Feeds

AT&T ends illicit freetard handset tethering

Don't try to hide - they know who you are

High performance access to file storage

AT&T is clamping down on subscribers who have jailbroken their iOS devices or rooted their Android handsets in order to tether their computers or tablets to the intertubes without paying for that service.

"We've noticed your service plan may need updating," AT&T less-than-subtly tells unauthorized tetherers in an email obtained by OS X Daily, Cult of Mac, and others.

"Our records show that you use this capability, but are not subscribed to our tethering plan," the email explains – ending any speculation as to whether AT&T can distinguish between tethered and on-device data usage.

Tethering owners of jailbroken iPhones have taken advantage of apps such as MyWi or the iPhone-to-iPad MyWi OnDemand to get a free ride on AT&T's service, while owners of a variety of Android devices have been able to root their handsets and install tools such as those supplied by the android-wifi-tether project. The Android tools support tethering over Wi-Fi and Bluetooth; MyWi adds USB to the mix.

AT&T's missive informs tethering freetards that to continue using such apps they'll need to sign up for their DataPro 4GB for Smartphone Tethering plan – and if they don't sign up but continue their unauthorized tethering ways, AT&T will sign them up anyway: "If we don't hear from you, we'll plan to automatically enroll you into DataPro 4GB after March 27, 2011."

As AT&T explains, that plan's tariffs are as follows:

  • $45 per month (this gives you 4GB in total, combining both your smartphone data plan for $25 and the tethering feature, $20)
  • $10 per each additional GB thereafter, added automatically as needed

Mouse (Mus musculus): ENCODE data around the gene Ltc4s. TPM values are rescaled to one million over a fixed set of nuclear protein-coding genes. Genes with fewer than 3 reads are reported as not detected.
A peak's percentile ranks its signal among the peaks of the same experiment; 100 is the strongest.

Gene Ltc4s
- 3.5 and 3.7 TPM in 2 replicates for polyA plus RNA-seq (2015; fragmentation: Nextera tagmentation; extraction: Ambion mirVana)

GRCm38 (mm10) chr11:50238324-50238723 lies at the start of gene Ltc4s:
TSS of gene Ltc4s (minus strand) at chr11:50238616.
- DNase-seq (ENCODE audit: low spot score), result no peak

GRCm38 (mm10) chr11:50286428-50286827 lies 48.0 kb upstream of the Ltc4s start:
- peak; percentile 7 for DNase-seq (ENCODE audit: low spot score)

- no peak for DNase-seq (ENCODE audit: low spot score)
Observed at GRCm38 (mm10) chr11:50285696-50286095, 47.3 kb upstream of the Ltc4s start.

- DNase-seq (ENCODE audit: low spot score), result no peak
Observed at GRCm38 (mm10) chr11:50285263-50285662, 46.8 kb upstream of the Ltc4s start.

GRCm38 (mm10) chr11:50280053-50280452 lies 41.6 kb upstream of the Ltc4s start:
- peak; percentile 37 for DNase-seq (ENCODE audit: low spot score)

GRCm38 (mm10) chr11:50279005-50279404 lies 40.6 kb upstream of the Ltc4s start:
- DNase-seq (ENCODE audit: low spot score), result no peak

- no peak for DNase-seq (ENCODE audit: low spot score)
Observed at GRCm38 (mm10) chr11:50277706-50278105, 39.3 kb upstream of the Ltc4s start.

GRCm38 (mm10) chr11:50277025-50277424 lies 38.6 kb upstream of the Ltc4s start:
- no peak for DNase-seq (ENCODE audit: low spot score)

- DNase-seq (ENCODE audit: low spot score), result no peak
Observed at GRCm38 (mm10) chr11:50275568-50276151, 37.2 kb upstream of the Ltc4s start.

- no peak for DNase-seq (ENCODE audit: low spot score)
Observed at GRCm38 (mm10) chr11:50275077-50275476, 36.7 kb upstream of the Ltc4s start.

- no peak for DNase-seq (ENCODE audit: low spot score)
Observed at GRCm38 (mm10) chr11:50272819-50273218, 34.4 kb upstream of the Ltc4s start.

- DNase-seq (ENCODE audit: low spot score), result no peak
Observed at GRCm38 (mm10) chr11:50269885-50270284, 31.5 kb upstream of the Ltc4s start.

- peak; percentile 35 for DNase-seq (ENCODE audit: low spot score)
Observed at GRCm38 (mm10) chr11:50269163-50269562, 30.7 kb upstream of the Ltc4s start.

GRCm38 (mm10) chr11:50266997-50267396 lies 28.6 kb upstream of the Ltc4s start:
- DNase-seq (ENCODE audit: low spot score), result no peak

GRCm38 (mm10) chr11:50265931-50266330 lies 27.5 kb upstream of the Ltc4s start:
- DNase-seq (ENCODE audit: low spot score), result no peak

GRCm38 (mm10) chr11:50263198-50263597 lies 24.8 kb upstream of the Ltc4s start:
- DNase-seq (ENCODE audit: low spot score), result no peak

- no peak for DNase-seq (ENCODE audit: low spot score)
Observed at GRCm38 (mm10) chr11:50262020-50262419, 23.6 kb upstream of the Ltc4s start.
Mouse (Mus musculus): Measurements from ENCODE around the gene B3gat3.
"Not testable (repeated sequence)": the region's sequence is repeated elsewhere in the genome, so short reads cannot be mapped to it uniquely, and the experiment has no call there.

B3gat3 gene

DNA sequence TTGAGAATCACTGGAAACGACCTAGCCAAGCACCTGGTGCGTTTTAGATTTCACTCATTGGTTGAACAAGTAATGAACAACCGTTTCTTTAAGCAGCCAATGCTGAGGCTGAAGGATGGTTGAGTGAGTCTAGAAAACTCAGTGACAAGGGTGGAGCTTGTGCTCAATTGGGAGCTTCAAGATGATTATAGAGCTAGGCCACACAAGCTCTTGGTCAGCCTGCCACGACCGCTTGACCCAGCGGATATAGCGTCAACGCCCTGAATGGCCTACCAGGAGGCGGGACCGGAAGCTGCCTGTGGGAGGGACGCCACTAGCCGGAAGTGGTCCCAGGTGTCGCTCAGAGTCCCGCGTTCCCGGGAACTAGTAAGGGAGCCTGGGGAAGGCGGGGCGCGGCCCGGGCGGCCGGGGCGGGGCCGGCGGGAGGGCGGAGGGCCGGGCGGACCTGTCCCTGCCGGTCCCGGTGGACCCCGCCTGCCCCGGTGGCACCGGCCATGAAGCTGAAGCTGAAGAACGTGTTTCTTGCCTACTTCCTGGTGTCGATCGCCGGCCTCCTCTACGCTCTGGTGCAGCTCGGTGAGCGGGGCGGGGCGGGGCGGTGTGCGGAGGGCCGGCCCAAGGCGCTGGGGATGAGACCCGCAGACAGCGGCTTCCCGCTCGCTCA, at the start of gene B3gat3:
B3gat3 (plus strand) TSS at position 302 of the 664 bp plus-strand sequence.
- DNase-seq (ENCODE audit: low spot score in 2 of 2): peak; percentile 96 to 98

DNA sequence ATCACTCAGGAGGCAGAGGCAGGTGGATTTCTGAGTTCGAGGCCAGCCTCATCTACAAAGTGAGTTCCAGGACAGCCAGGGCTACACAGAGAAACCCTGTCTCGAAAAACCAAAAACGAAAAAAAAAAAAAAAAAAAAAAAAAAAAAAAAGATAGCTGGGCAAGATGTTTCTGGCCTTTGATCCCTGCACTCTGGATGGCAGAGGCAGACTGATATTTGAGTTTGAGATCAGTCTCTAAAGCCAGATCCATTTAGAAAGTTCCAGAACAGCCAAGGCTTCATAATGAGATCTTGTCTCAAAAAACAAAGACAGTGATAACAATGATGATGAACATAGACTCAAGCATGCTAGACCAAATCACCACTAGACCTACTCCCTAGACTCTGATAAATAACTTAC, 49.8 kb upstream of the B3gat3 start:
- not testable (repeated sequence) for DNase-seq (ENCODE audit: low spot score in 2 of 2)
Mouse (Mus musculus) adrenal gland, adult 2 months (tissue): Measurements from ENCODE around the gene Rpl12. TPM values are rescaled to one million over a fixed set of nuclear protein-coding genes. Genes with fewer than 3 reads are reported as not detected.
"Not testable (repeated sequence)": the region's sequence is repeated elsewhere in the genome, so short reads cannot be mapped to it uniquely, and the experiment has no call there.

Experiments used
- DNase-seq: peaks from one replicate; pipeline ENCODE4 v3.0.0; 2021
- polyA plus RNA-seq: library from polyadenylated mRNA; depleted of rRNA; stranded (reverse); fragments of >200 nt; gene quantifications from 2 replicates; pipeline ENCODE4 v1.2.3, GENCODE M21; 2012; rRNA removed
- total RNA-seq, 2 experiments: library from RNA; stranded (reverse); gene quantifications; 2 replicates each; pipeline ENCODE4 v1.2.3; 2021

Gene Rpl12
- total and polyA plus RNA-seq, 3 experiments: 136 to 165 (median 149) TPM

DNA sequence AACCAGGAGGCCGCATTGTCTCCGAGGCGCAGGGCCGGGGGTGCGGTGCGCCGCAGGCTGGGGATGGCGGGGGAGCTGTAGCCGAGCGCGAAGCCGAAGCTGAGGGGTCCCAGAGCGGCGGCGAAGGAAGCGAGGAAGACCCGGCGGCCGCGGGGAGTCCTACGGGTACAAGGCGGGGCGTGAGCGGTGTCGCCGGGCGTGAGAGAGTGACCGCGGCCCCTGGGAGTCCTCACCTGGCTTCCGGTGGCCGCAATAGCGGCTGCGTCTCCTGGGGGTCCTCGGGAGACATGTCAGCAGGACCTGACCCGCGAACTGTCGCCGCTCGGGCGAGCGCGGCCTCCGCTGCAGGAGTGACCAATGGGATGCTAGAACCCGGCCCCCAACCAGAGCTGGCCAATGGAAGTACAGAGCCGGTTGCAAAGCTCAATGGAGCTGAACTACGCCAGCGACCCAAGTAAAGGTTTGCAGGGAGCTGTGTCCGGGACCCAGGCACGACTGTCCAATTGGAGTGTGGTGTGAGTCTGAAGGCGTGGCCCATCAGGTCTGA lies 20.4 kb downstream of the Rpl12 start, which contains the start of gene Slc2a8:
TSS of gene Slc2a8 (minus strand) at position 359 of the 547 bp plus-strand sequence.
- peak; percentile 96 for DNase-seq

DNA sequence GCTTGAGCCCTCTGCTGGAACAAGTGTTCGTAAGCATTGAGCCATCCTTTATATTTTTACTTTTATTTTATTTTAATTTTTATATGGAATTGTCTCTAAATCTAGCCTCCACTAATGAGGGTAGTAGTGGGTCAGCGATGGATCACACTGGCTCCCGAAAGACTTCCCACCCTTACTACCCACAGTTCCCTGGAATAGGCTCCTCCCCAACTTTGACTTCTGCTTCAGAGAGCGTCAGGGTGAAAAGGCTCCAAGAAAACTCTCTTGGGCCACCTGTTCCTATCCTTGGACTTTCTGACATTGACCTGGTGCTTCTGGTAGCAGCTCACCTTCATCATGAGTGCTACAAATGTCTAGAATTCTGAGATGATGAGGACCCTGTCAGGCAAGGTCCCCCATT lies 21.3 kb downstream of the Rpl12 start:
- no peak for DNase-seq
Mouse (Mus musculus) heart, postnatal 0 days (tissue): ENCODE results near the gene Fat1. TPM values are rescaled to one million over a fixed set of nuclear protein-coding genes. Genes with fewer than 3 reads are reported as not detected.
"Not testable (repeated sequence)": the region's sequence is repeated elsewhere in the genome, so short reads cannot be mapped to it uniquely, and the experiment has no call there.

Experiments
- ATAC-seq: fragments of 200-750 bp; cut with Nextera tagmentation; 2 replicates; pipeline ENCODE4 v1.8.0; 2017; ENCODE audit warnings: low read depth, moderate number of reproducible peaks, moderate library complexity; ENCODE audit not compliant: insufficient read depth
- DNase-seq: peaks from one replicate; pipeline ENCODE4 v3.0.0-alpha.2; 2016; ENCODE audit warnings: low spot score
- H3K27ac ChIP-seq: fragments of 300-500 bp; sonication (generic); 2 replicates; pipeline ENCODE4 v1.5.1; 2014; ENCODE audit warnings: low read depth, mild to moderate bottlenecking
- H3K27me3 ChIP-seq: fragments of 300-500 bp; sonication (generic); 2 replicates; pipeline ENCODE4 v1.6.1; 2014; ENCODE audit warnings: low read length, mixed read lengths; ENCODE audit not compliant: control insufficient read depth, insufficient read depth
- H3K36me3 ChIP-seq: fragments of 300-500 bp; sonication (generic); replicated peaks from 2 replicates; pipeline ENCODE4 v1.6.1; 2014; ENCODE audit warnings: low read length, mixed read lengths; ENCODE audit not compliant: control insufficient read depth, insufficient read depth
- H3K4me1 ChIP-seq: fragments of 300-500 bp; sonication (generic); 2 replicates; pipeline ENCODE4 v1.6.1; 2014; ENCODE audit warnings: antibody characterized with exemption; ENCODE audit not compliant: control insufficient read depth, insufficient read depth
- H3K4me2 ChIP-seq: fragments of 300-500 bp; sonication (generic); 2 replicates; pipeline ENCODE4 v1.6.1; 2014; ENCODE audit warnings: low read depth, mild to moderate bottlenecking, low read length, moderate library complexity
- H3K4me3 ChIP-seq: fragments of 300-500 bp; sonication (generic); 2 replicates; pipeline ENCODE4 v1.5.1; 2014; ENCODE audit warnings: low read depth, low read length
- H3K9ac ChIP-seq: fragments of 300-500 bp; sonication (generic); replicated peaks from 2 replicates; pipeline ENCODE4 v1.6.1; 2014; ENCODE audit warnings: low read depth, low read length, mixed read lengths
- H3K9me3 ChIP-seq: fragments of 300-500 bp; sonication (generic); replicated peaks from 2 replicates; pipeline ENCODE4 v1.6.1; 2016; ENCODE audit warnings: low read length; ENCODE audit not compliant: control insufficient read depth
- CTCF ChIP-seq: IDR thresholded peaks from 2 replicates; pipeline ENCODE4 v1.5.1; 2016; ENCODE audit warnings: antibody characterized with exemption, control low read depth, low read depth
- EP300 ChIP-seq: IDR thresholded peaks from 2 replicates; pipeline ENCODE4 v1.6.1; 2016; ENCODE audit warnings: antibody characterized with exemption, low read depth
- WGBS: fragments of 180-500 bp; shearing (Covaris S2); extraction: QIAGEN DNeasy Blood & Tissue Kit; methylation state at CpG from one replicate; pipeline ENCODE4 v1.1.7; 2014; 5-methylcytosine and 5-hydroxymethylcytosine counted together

• Mobile Hotspot capabilities are included for compatible Smartphones

There is another alternative, according to AT&T's email: "If you discontinue tethering, no changes to your current plan will be required."

As might be expected, some tethering scofflaws are less than totally pleased by this development – such as Henry, who complained to The Houston Chronicle's TechBlog: "[My iPhone and Android handset] are rooted and I have unlimited data on each. I PAY for that. How I use it is my business."

To which we reply: well, not really, Henry. It's AT&T's service you're using, and how they choose to parse it out and charge for it is their business, not yours. You pays your money and you makes your choice.

Another TechBlog commenter who reluctantly agrees that AT&T is within its rights to charge for services as it sees fit – "that's capitalism," he says – nevertheless expressed his feelings about Big Phone's new policy concisely: "Very few things in life would make me happier than seeing AT&T burn to the ground." ®

SANS - Survey on application security programs

More from The Register

next story
A black box for your SUITCASE: Now your lost luggage can phone home – quite literally
Breakfast in London, lunch in NYC, and your clothes in Peru
Broadband Secretary of SHEEP sensationally quits Cabinet
Maria Miller finally resigns over expenses row
Skype pimps pro-level broadcast service
Playing Cat and Mouse with the media
EE dismisses DATA-BURNING glitch with Orange Mail app
Bug quietly slurps PAYG credit - yet EE denies it exists
Like Google, Comcast might roll its own mobile voice network
Says anything's possible if regulators approve merger with Time Warner
Turnbull leaves Australia's broadband blackspots in the dark
New Statement of Expectations to NBN Co offers get-out clauses for blackspot builds
Facebook claims 100 MEEELLION active users in India
Who needs China when you've got the next billion in your sights?
Facebook splats in-app chat, whacks brats into crack yakety-yak app
Jibber-jabbering addicts turfed out just as Zuck warned
prev story

Whitepapers

Designing a defence for mobile apps
In this whitepaper learn the various considerations for defending mobile applications; from the mobile application architecture itself to the myriad testing technologies needed to properly assess mobile applications risk.
3 Big data security analytics techniques
Applying these Big Data security analytics techniques can help you make your business safer by detecting attacks early, before significant damage is done.
Five 3D headsets to be won!
We were so impressed by the Durovis Dive headset we’ve asked the company to give some away to Reg readers.
The benefits of software based PBX
Why you should break free from your proprietary PBX and how to leverage your existing server hardware.
Securing web applications made simple and scalable
In this whitepaper learn how automated security testing can provide a simple and scalable way to protect your web applications.